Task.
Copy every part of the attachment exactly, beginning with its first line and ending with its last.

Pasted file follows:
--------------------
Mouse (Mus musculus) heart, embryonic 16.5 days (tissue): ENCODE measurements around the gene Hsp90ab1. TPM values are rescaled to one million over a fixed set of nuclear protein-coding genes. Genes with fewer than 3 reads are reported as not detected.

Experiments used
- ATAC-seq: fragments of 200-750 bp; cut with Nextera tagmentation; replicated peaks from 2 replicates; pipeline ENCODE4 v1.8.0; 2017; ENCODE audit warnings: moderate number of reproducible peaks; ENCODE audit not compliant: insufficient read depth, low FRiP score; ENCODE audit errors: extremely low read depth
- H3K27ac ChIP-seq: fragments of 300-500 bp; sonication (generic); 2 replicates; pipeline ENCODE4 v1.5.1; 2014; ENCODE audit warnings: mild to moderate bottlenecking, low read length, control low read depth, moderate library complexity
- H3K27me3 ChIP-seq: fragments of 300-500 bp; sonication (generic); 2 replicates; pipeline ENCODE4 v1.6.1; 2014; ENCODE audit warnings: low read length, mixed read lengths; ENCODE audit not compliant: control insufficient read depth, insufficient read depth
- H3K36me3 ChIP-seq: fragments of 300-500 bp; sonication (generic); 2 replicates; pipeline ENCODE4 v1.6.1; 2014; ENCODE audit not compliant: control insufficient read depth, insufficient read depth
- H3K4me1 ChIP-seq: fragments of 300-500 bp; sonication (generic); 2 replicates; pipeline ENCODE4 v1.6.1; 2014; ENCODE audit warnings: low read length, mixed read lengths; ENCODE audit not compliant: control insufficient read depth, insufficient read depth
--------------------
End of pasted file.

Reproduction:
Mouse (Mus musculus) heart, embryonic 16.5 days (tissue): ENCODE measurements around the gene Hsp90ab1. TPM values are rescaled to one million over a fixed set of nuclear protein-coding genes. Genes with fewer than 3 reads are reported as not detected.

Experiments used
- ATAC-seq: fragments of 200-750 bp; cut with Nextera tagmentation; replicated peaks from 2 replicates; pipeline ENCODE4 v1.8.0; 2017; ENCODE audit warnings: moderate number of reproducible peaks; ENCODE audit not compliant: insufficient read depth, low FRiP score; ENCODE audit errors: extremely low read depth
- H3K27ac ChIP-seq: fragments of 300-500 bp; sonication (generic); 2 replicates; pipeline ENCODE4 v1.5.1; 2014; ENCODE audit warnings: mild to moderate bottlenecking, low read length, control low read depth, moderate library complexity
- H3K27me3 ChIP-seq: fragments of 300-500 bp; sonication (generic); 2 replicates; pipeline ENCODE4 v1.6.1; 2014; ENCODE audit warnings: low read length, mixed read lengths; ENCODE audit not compliant: control insufficient read depth, insufficient read depth
- H3K36me3 ChIP-seq: fragments of 300-500 bp; sonication (generic); 2 replicates; pipeline ENCODE4 v1.6.1; 2014; ENCODE audit not compliant: control insufficient read depth, insufficient read depth
- H3K4me1 ChIP-seq: fragments of 300-500 bp; sonication (generic); 2 replicates; pipeline ENCODE4 v1.6.1; 2014; ENCODE audit warnings: low read length, mixed read lengths; ENCODE audit not compliant: control insufficient read depth, insufficient read depth